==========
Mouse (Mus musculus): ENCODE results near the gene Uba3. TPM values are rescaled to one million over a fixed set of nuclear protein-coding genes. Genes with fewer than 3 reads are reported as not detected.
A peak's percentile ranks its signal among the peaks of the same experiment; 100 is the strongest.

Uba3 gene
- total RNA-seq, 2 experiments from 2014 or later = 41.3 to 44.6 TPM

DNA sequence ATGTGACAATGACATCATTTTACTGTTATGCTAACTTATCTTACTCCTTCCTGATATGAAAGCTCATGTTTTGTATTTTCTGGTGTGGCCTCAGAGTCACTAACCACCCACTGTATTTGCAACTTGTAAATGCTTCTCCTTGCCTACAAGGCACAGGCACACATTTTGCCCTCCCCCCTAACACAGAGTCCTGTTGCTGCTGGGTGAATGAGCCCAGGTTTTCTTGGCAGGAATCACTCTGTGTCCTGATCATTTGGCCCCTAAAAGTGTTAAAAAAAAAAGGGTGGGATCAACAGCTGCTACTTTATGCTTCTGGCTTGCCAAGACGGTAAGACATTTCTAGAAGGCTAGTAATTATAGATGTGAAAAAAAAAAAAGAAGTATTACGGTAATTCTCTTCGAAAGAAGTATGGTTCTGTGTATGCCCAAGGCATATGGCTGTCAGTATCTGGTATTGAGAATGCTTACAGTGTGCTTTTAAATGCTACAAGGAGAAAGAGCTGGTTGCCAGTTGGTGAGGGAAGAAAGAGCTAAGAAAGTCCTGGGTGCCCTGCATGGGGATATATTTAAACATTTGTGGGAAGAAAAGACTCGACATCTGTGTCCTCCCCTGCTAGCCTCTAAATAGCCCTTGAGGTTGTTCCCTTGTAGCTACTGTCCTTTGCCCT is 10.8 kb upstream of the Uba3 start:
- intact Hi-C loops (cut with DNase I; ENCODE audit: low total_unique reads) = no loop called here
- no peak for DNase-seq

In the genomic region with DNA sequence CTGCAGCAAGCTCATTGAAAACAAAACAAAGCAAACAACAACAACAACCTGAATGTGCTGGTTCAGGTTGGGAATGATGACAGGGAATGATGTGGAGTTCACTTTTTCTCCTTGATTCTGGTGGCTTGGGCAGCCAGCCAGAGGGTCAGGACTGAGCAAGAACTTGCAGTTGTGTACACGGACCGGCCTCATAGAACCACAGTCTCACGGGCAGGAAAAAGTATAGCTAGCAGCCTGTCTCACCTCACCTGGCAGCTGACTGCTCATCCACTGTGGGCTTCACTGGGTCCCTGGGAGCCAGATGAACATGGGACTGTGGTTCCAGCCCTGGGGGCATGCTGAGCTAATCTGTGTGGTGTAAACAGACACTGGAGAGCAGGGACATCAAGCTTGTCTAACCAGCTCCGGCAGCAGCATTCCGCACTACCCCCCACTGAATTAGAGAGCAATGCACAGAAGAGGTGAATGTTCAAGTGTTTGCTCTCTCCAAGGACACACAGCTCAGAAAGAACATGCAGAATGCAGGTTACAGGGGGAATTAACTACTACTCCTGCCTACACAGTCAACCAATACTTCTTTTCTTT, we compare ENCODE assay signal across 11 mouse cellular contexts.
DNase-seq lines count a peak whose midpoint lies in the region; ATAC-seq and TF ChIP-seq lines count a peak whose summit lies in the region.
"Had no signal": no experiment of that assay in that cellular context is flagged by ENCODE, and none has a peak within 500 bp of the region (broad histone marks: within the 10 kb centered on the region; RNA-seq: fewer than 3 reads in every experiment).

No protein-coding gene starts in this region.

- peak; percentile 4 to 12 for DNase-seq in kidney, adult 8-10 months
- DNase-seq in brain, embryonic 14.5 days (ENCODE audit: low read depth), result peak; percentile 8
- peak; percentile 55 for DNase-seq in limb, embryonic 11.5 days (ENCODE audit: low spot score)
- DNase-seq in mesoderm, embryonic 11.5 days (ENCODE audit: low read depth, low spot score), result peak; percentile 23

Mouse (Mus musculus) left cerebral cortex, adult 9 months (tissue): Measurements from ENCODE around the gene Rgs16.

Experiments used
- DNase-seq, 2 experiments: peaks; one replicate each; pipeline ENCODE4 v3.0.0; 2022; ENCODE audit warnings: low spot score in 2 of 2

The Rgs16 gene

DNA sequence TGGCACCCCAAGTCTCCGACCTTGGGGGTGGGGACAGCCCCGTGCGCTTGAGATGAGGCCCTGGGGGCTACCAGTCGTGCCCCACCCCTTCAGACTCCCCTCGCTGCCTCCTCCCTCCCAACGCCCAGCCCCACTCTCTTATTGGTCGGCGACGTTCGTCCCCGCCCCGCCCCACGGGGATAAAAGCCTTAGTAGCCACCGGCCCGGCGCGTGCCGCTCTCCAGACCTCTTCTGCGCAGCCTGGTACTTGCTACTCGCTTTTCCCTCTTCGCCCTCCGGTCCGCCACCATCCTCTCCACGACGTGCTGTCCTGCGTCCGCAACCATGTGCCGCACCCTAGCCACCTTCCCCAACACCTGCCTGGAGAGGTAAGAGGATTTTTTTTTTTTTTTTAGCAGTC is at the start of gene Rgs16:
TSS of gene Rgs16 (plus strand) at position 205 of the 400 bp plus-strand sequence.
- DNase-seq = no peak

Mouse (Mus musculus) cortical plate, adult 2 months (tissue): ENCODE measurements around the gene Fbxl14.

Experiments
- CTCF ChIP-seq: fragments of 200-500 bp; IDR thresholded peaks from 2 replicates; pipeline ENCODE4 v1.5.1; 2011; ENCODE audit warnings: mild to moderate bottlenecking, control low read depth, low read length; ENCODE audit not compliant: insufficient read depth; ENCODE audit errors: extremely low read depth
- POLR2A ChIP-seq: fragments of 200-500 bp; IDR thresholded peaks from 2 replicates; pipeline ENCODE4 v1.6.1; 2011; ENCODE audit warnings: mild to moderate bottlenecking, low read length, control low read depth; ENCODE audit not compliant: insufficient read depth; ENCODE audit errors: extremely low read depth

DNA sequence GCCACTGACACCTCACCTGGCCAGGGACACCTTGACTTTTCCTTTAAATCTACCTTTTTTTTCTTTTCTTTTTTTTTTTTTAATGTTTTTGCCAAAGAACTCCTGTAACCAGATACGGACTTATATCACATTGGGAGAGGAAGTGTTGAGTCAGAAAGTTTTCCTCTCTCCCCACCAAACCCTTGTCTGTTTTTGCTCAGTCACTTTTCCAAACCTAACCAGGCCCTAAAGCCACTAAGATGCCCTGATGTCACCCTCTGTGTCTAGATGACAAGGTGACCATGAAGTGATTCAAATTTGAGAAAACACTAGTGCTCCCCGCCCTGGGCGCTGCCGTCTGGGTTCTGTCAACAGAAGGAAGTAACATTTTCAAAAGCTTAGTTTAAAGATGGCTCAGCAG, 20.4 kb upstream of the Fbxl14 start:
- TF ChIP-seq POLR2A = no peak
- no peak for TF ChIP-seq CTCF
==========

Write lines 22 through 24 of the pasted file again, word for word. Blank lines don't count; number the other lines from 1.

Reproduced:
- DNase-seq = no peak

Mouse (Mus musculus) cortical plate, adult 2 months (tissue): ENCODE measurements around the gene Fbxl14.

Experiments